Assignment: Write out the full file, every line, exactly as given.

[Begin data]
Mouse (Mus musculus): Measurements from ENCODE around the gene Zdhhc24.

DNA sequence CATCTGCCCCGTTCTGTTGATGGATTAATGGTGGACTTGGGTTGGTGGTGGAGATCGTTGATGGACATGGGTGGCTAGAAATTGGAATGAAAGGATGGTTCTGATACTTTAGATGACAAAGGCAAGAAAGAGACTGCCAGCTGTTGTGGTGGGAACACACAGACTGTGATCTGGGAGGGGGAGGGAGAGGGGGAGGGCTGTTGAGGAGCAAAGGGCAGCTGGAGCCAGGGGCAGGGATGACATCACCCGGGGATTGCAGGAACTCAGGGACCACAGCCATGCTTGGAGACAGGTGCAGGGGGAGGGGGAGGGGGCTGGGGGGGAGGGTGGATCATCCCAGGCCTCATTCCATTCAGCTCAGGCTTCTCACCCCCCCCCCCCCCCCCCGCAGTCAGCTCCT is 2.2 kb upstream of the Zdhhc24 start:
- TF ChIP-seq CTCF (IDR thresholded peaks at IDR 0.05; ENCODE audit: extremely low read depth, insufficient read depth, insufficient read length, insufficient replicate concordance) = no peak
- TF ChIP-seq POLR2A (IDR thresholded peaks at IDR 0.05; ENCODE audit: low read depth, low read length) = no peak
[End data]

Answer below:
Mouse (Mus musculus): Measurements from ENCODE around the gene Zdhhc24.

DNA sequence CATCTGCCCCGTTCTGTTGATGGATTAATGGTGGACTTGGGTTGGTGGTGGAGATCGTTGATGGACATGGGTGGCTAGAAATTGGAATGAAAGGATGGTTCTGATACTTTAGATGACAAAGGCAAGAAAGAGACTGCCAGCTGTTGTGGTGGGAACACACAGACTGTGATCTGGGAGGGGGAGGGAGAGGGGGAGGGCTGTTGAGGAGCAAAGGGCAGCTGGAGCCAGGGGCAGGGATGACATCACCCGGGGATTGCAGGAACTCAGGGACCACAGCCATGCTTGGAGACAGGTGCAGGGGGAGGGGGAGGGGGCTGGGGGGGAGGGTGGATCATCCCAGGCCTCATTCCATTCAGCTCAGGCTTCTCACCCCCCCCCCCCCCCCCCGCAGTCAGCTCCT is 2.2 kb upstream of the Zdhhc24 start:
- TF ChIP-seq CTCF (IDR thresholded peaks at IDR 0.05; ENCODE audit: extremely low read depth, insufficient read depth, insufficient read length, insufficient replicate concordance) = no peak
- TF ChIP-seq POLR2A (IDR thresholded peaks at IDR 0.05; ENCODE audit: low read depth, low read length) = no peak